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Media Contact: Kathi Baker 13 March 2006
  kobaker@emory.edu    
  (404) 727-0464   Print  | Email ]
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Stranded Gulf Coast Patients Get Help from Emory Flight
Months after hurricane Katrina devastated the Gulf Coast, two bridges that connect Biloxi to New Orleans are still not accessible. Emory Flight, a partnership with Life Net Medical Services, has been supporting FEMA in missions to transport seriously ill or injured patients while the bridges that once gave them quick access to urgent medical care in New Orleans are being repaired. Long after many Americans have stopped thinking about Katrina, some Emory Flight medical personnel are still living in tents, sleeping on cots, eating in mess halls, and using outdoor showers.

"This is about as close to a modern-day M.A.S.H. unit as you can get," says John C. Holland, aviation director for Emory Flight's southeast region. "The flying area that we have set up is so remote that we could not even get roads on GPS."

Emory Flight began its mission immediately after Katrina hit, rescuing and transporting victims to safety. Since then, FEMA has added follow-on missions for Emory Flight to set up flying areas where they can quickly respond to patients who need to get to an emergency room. The distance would take an hour-and-a-half by car, but only seven minutes by helicopter.

"In one incident, we were returning to the unit after dropping off some patients when we noticed there had been a truck accident," explains Col. Holland. "When we landed, we found five people injured. Fortunately, we were able to get those people to the hospital by air. In situations like that, getting a patient treated quickly can mean life or death. Travel by ambulance may not have gotten them there in time."

Emory Flight helicopters have been staffed by volunteer Emory Flight medical personnel for the last three FEMA missions. The volunteers have been assigned to the Gulf for a week at a time, while the staff members who stay behind volunteer to pick up the slack. For this most recent mission, which has been extended for about one year, medical personnel have been recruited from around the country.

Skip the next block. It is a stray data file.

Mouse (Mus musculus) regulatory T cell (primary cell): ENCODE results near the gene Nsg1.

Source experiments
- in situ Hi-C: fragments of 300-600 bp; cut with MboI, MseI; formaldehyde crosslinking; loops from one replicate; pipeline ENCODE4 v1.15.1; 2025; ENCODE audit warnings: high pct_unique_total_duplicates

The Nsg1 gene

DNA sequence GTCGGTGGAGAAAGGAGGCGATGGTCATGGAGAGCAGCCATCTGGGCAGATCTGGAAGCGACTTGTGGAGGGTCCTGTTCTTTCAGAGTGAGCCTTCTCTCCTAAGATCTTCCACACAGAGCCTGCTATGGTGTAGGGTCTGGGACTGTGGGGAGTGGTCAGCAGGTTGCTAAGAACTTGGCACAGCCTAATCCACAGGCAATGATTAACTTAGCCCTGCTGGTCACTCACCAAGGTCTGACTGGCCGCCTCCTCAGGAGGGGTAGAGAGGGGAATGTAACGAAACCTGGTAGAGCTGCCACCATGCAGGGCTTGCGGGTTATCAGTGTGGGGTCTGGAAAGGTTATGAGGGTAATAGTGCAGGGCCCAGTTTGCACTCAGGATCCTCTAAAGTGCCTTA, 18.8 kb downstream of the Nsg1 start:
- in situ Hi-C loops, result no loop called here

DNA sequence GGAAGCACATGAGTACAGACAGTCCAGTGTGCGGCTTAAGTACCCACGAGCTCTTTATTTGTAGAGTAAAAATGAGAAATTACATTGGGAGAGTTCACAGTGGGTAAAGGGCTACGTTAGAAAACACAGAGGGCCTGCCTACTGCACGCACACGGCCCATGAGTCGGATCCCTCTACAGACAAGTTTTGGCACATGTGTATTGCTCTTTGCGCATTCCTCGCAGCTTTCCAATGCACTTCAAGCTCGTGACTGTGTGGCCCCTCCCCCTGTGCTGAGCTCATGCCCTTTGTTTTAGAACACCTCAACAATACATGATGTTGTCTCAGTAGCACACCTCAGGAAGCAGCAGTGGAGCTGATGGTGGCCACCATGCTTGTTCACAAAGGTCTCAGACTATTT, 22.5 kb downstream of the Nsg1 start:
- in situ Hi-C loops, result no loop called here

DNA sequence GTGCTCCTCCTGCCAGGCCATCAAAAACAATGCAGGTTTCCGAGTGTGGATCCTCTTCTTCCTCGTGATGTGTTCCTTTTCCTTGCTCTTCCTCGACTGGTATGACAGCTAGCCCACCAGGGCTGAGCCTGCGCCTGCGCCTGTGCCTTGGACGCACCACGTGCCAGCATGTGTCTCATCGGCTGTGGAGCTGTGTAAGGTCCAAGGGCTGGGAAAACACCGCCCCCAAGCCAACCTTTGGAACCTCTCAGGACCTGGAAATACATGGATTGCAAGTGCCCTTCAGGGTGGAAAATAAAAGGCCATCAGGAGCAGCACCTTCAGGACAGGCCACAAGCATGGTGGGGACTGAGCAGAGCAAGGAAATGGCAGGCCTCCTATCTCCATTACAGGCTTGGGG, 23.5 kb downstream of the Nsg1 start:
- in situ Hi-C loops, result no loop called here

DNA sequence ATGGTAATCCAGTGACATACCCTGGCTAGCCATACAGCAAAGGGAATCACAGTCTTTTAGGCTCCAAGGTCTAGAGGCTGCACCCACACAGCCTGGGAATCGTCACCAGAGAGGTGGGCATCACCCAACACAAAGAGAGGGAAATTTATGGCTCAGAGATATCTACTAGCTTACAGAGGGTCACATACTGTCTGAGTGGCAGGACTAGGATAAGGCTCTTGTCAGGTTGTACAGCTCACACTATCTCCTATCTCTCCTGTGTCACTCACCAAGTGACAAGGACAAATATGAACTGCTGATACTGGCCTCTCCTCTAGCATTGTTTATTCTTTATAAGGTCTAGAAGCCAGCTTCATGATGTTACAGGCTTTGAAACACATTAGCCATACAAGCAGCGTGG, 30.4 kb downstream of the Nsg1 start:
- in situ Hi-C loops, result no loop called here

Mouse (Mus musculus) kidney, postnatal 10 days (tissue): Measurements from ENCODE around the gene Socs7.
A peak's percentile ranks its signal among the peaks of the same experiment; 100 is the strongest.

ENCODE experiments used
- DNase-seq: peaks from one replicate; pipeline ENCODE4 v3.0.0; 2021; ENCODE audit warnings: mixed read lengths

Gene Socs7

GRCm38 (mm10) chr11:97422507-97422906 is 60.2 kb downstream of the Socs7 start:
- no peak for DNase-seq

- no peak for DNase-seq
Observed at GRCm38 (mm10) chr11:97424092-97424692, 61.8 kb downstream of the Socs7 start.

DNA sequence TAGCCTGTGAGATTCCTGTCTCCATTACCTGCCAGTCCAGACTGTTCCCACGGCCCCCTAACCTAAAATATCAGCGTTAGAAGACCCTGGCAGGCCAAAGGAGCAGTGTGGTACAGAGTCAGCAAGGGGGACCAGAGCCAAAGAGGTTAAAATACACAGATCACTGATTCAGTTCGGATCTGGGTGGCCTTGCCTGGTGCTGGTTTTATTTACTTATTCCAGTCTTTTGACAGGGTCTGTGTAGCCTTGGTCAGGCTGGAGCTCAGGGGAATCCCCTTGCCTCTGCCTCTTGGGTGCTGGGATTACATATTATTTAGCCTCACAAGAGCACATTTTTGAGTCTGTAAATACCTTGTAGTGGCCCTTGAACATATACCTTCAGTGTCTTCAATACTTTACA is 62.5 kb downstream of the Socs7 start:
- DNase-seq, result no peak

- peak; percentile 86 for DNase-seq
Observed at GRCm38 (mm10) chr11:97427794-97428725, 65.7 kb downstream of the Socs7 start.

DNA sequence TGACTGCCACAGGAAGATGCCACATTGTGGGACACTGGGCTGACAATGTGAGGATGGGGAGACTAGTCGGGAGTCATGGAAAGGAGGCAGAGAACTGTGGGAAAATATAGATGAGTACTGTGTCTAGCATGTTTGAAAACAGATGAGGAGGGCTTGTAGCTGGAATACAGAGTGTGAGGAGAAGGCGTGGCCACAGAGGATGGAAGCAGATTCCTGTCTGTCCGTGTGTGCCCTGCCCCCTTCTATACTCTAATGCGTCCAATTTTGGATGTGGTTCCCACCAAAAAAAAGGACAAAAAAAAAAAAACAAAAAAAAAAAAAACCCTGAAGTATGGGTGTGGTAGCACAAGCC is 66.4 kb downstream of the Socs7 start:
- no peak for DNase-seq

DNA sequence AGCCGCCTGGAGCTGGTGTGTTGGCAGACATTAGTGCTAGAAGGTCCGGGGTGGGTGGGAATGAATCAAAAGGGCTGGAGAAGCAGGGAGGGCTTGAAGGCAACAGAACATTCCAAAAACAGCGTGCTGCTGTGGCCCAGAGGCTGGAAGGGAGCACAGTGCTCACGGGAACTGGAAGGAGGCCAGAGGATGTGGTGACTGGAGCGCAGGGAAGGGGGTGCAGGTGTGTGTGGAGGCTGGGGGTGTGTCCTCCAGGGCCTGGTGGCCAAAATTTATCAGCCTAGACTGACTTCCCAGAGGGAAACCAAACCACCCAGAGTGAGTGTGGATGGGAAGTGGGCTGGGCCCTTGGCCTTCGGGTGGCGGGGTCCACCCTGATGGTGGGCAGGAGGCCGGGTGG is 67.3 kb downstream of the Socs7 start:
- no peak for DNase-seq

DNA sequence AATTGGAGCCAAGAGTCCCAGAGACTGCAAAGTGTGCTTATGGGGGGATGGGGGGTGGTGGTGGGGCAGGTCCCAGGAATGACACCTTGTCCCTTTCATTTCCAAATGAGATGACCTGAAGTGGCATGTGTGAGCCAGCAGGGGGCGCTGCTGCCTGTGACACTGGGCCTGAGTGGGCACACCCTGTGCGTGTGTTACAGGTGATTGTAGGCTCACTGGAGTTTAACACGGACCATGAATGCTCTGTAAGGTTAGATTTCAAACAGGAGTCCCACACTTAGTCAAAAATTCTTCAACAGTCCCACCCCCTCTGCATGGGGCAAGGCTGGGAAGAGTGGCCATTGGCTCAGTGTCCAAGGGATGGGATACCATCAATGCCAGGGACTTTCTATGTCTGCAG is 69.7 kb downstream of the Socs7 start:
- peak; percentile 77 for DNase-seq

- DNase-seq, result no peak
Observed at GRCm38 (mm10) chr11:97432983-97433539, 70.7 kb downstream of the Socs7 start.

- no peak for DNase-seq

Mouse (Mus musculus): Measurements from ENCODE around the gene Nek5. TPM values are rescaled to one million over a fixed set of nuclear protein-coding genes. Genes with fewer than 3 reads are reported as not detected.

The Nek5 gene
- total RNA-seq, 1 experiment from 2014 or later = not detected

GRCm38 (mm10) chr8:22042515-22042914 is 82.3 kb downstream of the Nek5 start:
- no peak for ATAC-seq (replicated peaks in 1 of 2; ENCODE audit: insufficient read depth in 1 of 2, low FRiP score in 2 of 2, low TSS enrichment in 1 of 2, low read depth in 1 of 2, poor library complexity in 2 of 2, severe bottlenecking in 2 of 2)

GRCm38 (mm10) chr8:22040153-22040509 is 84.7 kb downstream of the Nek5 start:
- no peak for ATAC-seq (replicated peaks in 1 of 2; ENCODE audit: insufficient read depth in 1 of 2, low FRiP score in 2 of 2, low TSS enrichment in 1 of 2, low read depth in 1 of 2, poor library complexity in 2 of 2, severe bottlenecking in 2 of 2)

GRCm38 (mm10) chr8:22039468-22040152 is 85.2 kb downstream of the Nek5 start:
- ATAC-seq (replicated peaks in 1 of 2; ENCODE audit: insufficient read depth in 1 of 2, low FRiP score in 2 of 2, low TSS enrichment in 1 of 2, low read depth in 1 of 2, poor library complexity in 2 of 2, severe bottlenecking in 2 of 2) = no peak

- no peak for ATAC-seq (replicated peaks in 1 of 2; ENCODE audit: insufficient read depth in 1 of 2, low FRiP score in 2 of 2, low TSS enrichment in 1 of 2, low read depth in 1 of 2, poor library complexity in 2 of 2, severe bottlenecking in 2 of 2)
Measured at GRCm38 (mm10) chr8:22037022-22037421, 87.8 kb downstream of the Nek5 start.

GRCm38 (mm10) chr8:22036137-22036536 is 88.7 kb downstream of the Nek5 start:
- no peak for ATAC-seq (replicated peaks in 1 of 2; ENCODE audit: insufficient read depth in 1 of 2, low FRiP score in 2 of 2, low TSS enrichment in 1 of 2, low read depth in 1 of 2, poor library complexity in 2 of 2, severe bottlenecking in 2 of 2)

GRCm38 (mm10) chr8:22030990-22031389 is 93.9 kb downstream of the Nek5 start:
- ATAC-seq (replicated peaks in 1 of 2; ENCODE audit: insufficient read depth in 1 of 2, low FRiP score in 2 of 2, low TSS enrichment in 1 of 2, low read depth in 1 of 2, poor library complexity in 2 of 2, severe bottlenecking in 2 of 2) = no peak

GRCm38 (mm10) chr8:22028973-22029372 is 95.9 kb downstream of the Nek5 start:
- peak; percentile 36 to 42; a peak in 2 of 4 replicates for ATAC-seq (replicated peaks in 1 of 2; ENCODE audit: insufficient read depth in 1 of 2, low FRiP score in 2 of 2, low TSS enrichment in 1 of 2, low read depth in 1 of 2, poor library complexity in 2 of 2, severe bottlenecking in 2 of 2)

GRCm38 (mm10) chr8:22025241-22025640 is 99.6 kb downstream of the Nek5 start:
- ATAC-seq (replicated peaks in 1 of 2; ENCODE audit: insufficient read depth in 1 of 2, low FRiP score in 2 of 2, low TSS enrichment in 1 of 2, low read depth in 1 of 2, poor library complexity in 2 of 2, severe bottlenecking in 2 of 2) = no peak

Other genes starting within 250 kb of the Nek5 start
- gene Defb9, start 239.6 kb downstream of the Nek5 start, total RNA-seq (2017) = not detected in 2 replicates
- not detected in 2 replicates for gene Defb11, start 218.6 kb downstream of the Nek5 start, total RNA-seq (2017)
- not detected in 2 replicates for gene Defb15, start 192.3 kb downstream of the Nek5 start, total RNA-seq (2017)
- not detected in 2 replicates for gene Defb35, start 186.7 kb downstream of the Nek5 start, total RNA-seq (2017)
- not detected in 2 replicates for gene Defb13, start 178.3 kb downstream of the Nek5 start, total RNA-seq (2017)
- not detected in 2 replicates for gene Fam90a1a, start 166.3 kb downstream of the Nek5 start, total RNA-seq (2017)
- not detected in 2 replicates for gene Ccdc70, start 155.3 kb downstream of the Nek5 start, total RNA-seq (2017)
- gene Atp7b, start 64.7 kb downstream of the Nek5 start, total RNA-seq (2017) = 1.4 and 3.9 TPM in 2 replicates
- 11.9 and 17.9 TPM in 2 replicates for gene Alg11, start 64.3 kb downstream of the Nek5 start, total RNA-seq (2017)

"Our employees have been stretched pretty thin over the last several months, so we have begun to train other medical professionals to staff the helicopters. However, we have been able to provide the use of our most modern long-range aircraft," says Col. Holland, "and we intend to continue to help out in any way we can, as long as we are needed."

Emory Flight is a partnership that combines staff trained by Emory Emergency Medicine faculty with LifeNet helicopter services. Each helicopter is designed as an airborne critical care unit, staffed by a pilot, nurse and paramedic, and linked through advanced technology communications to physician specialists in the receiving hospital or facility. Care begins the moment the patient is placed on the helicopter. The medical director of the Emory Flight program is Alexander Isakov, MD, an experienced flight physician and assistant professor in Emory University School of Medicine's Department of Emergency Medicine.

LifeNet is owned by Rocky Mountain Helicopters, which has been associated with the air medical industry for over 25 years. The Denver company was the provider of choice of the first aeromedical transport program in the United States. It currently operates aircraft at 59 locations throughout the United States and Puerto Rico and employs over 750 personnel nationwide, including medical staff.



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